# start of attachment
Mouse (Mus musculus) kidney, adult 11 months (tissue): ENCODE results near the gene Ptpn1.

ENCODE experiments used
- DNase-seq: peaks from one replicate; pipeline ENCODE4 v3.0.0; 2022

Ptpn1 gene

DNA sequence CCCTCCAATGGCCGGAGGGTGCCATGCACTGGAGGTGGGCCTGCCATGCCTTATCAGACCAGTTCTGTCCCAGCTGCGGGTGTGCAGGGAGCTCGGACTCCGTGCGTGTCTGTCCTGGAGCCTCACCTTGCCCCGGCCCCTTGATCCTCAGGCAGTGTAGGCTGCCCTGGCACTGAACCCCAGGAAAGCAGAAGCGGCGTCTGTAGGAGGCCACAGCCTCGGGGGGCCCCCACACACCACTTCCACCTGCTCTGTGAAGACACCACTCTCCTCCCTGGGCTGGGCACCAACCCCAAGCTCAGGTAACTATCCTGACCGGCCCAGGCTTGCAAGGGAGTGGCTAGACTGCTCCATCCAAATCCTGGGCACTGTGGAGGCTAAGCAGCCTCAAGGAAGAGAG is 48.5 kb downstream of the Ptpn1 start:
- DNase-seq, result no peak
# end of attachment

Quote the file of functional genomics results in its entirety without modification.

Mouse (Mus musculus) kidney, adult 11 months (tissue): ENCODE results near the gene Ptpn1.

ENCODE experiments used
- DNase-seq: peaks from one replicate; pipeline ENCODE4 v3.0.0; 2022

Ptpn1 gene

DNA sequence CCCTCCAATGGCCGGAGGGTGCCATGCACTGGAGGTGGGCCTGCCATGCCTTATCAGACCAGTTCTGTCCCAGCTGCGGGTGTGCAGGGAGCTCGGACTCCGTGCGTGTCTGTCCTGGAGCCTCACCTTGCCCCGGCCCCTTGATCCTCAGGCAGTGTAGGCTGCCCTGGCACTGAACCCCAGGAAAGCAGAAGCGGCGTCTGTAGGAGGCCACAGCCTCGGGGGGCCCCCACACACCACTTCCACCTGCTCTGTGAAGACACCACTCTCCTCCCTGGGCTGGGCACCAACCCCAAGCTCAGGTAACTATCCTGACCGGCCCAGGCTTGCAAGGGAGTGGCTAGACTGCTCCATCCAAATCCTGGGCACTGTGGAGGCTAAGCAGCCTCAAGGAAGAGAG is 48.5 kb downstream of the Ptpn1 start:
- DNase-seq, result no peak